South Carolina has seven games remaining, and it will win exactly zero of them if it performs as brutally on offense as it did Thursday.

The Gamecocks lost 64-46 to LSU, their fifth consecutive defeat. They took 32 shots in both halves. They made nine in both halves. They scored 22 points in the second period. To begin the period, they made just four of their first 20 shots.

In that same time, LSU made 11 of 18, after hitting 11 of 31 in the first half. Following that surge and USC’s lull to begin the second half, the Tigers led 52-35 with 8:20 remaining, and their two-point halftime lead was suddenly a blowout.

All that remained was the formality of seeing if LSU forward Johnny O’Bryant reached 30 points for the first time in his career. He hit the number on the nose, and shot 13 of 19.

USC (12-12, 2-9 Southeastern Conference) had been above .500 all season until Thursday. The Gamecocks now must close 4-3 to avoid their fourth straight losing regular season. They have no chance of doing it if they continue the habits that are infuriating first-year coach Frank Martin.

Perhaps hoping to deliver a jolt, he opened his press conference Thursday by shredding his team.

“If you take (point guard) Bruce Ellington off our team, you’d probably have the 12 leading candidates for the starring roles in ‘The Return of the Living Dead,’ the zombie movie,” he said. “If you took Bruce off our team, our guys would probably win an Academy (Award) for their performance in that movie.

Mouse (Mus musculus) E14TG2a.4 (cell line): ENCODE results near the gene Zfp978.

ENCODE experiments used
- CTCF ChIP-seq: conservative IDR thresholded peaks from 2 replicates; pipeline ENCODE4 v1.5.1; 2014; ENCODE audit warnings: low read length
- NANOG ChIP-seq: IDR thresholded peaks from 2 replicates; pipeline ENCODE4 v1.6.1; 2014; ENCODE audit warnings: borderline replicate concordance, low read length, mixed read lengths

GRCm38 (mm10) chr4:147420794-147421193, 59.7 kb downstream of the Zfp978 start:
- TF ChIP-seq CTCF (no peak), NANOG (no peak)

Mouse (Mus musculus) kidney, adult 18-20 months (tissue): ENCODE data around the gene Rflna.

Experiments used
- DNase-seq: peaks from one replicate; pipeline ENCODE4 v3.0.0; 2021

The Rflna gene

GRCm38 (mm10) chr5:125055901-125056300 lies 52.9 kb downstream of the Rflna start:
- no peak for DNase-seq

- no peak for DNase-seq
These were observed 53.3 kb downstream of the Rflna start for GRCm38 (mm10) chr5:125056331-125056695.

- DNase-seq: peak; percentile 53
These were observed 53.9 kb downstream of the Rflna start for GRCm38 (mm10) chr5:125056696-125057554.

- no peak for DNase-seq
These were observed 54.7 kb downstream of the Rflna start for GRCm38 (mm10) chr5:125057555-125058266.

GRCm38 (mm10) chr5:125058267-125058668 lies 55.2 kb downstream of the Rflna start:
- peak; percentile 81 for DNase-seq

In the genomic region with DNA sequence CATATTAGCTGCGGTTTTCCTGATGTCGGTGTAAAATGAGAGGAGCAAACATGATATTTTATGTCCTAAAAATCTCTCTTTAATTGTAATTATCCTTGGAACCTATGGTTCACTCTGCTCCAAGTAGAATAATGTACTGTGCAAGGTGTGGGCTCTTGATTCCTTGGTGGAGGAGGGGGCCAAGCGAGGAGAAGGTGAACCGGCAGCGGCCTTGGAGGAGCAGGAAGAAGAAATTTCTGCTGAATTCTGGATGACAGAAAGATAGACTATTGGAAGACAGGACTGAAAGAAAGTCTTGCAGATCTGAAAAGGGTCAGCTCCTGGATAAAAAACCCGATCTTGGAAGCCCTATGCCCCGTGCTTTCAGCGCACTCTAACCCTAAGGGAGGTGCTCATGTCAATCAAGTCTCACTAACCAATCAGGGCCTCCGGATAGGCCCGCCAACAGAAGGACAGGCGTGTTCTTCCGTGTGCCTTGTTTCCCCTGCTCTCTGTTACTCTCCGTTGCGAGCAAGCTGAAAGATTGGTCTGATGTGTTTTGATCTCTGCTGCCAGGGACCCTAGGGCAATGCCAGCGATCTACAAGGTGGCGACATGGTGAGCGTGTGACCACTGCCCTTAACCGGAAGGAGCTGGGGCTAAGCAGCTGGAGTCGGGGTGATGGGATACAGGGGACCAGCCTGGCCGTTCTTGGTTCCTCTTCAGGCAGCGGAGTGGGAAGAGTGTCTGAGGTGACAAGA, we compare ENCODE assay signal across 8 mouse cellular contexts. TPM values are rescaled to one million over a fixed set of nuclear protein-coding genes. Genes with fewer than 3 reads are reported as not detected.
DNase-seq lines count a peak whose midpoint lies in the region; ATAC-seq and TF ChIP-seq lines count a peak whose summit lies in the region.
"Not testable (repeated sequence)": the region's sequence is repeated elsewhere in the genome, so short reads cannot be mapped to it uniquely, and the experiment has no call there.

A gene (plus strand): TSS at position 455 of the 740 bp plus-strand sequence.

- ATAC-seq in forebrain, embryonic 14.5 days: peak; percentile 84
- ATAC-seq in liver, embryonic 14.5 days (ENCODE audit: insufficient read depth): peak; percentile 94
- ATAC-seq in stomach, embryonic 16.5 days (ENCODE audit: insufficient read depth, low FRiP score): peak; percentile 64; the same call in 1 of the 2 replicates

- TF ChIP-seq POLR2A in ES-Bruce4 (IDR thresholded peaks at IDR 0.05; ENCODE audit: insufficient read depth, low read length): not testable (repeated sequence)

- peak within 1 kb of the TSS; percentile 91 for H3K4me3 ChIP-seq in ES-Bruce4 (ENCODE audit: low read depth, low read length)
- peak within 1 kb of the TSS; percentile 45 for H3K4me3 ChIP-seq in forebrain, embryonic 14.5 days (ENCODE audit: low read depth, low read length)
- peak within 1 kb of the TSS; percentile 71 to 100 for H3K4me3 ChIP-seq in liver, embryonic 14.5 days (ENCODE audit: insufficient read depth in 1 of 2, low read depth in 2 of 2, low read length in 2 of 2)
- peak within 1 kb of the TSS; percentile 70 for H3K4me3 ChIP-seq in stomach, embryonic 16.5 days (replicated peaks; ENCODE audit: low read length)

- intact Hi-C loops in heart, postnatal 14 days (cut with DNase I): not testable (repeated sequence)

“I’ve been doing this for 28 years, nine of which as a junior varsity high school coach. That means I’ve dealt with 14-year-olds. I’ve never been more embarrassed to call myself a basketball coach than I am today.”

USC played solid defense in the first half Thursday, as LSU shot 35.5. Then the Tigers shot 53.6 in the second half and finished at 44.1. In USC’s previous four losses, its opponents shot 52.8, 58.1, 61.4 and 43.9. The Gamecocks’ shooting percentages in its five-game losing streak: 31.1, 35.8, 28.8, 39.2 and 28.1 on Thursday, their second lowest of the season.

“I thought we shot good shots,” Martin said. “We lead the country in air-ball layups. If guys can’t make layups, it’s hard to win. You’ve got to invest yourself to be good. In life, you get what you deserve. If you don’t put in the time, that ball ain’t going to go in the basket. We’ve got guys that don’t comprehend that. They put in the time when I make them put in the time. They don’t put in the time for the love of the game. Until that doesn’t change, it ain’t going to get any better.”

It’s a bad sign for the Gamecocks that Martin questioned their effort Thursday and wondered aloud just how they could turn things around in time for Saturday’s game at Alabama.

“Ever since the Florida game (to start the losing streak), we’ve been fighting a losing battle, because the desire to play is not there,” Martin said. “I’ve always taken pride to get guys to do what I ask them to do, and right now, that’s not happening. If this was the NBA, we’d fine them, we’d take their money, we’d release them and say, ‘Good luck with ever finding another job.’ I shouldn’t coach basketball ever again if this is how my team plays.”